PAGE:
The French adjective biscornu means wonky, skewed, irregular, or – if taken literally – twice-horned. The English adjective biscornu doesn’t exist, because English is totally unreliable in its use of the vocabulary it has filched from other languages. Like an overconfident teenager with an unfamiliar appliance, we are certain we can get it to work somehow, without bothering to listen to the instructions from those who’ve been using it longer.
English uses biscornu as a noun, meaning a small pincushion made from two squares of material – or, according to Wikipedia, “the boundary of a unique convex polyhedron….a flattened square antiprism”. (And if you understand that, I’m very happy for you.)
They’re usually made from Aida cloth or embroidery linen, with a counted-thread design, but it turns out you can make them from two squares of ordinary cloth. This is a very useful time to employ what quilters call English Paper Piecing.
I read today that more people die in this country from skin cancer than on the roads. Which, considering the average standard of Kiwi driving, is saying something.
The leading cause of skin cancer is radiation. Before you congratulate yourself on living somewhere nuclear-free, consider that what we are talking here is radiation burns from our nearest star, or – as we casually describe it – sunburn. (You can also develop skin cancer from being imprudent enough to use a tanning bed.)
There are two chief means of protecting yourself from this dangerous radiation. One: cover all your exposed skin in a thicker-than-you-think layer of gook – being sure to reapply every two hours, or more often if swimming, sweating, towelling etc.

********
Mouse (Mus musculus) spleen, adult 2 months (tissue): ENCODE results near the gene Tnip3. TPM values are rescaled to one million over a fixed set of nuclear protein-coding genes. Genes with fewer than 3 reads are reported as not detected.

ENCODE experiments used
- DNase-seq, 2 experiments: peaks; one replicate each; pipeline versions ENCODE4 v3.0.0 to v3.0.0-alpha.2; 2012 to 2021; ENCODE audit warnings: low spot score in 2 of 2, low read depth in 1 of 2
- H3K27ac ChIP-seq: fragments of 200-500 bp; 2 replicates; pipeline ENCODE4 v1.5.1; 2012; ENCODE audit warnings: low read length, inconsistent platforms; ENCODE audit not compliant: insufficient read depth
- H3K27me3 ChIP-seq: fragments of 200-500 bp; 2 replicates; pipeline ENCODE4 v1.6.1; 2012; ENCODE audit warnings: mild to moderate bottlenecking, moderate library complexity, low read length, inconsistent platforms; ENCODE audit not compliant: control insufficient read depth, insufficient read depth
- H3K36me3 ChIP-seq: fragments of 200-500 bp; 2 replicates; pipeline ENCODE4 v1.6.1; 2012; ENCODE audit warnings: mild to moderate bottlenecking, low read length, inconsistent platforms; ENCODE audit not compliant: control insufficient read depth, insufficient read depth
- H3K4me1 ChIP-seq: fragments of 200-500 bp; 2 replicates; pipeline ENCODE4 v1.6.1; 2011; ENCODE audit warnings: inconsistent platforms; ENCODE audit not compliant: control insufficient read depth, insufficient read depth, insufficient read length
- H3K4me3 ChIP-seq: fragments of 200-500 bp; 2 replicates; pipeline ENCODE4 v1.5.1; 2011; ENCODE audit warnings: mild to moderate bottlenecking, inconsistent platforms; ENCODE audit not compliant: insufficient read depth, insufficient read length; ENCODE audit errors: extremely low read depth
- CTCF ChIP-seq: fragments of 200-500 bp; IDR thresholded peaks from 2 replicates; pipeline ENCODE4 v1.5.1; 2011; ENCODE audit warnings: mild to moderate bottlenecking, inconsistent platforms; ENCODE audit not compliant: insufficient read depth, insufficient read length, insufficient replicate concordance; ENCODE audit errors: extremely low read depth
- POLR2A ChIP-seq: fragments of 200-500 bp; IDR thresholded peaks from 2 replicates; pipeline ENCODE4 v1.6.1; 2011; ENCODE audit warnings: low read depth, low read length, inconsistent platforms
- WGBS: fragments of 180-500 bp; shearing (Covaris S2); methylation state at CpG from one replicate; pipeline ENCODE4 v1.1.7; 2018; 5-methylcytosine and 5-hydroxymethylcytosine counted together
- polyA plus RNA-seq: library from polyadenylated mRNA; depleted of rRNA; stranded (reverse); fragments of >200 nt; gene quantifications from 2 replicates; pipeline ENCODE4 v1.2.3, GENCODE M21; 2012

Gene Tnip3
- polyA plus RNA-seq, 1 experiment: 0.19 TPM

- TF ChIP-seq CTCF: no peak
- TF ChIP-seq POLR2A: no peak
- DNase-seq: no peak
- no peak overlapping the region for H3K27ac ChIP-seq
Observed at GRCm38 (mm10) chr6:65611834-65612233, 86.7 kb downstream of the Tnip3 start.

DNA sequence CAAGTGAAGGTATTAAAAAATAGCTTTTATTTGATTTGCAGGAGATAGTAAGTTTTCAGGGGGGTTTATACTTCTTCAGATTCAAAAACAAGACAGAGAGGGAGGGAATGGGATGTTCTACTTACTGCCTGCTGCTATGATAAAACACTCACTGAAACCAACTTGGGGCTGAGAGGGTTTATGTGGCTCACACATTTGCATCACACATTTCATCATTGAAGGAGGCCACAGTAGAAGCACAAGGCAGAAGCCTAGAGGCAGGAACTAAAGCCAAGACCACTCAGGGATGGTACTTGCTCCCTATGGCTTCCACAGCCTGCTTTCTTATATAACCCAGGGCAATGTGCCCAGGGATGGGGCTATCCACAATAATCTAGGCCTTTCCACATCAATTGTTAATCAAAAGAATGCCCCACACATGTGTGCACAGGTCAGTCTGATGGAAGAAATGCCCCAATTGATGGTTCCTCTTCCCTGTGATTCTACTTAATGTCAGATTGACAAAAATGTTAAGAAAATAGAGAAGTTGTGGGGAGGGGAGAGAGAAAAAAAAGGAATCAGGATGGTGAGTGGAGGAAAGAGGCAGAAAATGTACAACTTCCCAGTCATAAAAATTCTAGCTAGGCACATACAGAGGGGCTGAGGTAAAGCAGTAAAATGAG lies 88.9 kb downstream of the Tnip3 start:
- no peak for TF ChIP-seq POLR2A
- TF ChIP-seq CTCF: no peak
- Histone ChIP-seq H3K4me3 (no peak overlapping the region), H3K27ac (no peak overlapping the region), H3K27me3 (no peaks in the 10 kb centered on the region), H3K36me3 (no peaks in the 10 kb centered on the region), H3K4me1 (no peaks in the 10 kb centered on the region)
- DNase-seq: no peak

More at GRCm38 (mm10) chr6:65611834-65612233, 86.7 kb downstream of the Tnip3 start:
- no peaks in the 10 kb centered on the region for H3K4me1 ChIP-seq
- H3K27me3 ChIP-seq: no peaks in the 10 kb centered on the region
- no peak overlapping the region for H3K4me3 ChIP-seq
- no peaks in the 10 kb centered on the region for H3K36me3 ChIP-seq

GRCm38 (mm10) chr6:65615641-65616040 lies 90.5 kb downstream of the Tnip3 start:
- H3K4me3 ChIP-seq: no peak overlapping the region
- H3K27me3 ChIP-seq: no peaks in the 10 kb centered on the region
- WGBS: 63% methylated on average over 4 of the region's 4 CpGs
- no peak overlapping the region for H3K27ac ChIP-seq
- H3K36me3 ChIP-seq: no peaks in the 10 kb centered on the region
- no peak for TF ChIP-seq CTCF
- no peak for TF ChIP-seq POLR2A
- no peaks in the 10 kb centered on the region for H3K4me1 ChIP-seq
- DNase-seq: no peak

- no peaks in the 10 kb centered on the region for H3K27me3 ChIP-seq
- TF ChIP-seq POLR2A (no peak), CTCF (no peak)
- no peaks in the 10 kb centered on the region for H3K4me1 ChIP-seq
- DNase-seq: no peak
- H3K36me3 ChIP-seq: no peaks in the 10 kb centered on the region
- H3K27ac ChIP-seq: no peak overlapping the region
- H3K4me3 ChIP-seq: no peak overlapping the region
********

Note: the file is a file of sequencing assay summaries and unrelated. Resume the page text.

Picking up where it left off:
Maybe you can’t afford N-95 masks. Maybe you don’t like sending so many disposable masks to landfill. Maybe you can’t get masks that fit you properly. (I find the blue/white ones always slide about and poke me in the eyes, no matter what contortions I inflict on them beforehand.) Maybe you find fabric masks comfortable but are a bit uncertain about how much protection they’re really providing.
On the grounds that the best mask is the one you wear, and which actually fits well enough to form a barrier between your breath and everyone else’s, I have been wearing reusable homemade fabric masks. But these are not your ordinary fabric masks! No, these leap tall buildings in a…sorry, turned over two pages at once. These are WHO-style triple-layer fabric masks!
There are, it turns out, two secrets to getting a mask that works and wears comfortably, whether you make it or buy it. The first secret is to get the right shape of mask. For example, the ones I make for the Caped Gooseberry have a special nose-piece to avoid glasses getting fogged. And the ones I make for myself are child-sized, because it turns out I have a child-sized face, which is why my whole head was being swallowed in a single gulp by your average standard masks. (We’ll get to the second secret soon.)
The good news is that if you have a mask pattern you like, you can still use it to make a mask that’s a bit more beefy in the protection area. For myself, I use this pattern from the Spruce, and for the Caped Gooseberry I use this one from Made By Barb – with certain alterations.